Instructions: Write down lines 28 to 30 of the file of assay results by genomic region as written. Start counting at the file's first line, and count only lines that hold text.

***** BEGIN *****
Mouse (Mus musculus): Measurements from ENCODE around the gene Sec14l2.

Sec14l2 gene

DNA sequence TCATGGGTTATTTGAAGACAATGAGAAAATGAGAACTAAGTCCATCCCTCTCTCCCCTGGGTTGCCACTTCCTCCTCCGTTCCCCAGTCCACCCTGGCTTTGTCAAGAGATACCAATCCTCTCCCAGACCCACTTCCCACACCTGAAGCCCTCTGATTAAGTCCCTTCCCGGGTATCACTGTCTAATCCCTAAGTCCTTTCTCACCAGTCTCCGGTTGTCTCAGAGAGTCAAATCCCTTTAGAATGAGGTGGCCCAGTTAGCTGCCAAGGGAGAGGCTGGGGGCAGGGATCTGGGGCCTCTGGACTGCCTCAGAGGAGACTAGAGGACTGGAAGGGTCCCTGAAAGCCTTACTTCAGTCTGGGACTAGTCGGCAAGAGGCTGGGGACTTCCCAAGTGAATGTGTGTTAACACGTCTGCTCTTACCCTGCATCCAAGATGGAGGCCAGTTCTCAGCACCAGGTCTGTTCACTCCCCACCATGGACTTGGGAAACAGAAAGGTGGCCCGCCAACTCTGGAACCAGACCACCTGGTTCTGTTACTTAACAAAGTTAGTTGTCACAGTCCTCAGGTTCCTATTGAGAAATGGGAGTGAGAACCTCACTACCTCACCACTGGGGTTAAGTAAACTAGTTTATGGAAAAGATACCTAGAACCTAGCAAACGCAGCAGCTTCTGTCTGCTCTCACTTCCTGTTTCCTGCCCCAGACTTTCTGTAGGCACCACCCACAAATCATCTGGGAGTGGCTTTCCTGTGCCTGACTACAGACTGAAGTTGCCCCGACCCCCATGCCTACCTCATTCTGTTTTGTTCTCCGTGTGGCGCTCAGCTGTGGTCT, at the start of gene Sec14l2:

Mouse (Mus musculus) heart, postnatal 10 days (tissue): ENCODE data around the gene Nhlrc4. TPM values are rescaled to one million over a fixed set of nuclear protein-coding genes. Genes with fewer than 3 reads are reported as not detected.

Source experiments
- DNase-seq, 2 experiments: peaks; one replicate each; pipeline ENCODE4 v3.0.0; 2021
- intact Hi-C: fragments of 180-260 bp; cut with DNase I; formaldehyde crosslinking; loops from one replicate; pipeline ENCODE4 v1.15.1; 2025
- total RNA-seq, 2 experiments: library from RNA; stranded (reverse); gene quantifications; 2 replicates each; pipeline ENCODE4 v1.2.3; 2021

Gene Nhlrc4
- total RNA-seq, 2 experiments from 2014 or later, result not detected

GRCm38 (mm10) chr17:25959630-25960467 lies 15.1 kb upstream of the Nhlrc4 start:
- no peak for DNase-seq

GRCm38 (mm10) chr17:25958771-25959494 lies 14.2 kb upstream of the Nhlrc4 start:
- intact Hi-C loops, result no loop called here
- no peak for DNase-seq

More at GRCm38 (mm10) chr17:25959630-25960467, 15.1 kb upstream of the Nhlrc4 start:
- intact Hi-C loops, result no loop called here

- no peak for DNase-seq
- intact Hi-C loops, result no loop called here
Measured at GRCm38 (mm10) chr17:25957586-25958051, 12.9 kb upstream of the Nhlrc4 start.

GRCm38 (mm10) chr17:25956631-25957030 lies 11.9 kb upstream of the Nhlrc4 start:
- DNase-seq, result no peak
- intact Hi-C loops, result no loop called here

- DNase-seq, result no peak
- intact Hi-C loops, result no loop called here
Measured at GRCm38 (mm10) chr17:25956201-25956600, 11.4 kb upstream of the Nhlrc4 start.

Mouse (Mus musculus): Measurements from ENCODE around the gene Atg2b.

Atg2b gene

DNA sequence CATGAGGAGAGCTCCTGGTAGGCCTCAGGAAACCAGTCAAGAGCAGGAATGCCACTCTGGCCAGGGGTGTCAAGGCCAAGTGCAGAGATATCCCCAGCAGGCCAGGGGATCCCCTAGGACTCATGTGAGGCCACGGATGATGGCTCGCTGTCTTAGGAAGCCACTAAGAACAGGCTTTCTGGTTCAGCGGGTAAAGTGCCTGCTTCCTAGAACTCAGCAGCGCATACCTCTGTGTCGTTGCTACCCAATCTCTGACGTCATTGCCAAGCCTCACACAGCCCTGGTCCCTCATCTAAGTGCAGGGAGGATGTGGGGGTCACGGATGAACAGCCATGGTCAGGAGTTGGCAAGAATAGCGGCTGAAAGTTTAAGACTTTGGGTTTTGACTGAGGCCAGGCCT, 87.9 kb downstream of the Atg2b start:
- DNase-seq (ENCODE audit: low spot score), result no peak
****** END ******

Atg2b gene

DNA sequence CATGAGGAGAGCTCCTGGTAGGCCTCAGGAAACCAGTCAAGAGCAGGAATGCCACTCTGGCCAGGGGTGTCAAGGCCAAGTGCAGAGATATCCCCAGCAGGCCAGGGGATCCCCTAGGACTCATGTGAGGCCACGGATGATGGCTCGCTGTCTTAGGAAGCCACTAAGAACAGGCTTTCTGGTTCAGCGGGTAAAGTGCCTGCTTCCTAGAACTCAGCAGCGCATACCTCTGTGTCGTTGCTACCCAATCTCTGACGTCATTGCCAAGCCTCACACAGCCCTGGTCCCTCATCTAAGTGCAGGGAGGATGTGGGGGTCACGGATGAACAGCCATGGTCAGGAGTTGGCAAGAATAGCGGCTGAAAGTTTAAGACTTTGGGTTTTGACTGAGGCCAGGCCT, 87.9 kb downstream of the Atg2b start:
- DNase-seq (ENCODE audit: low spot score), result no peak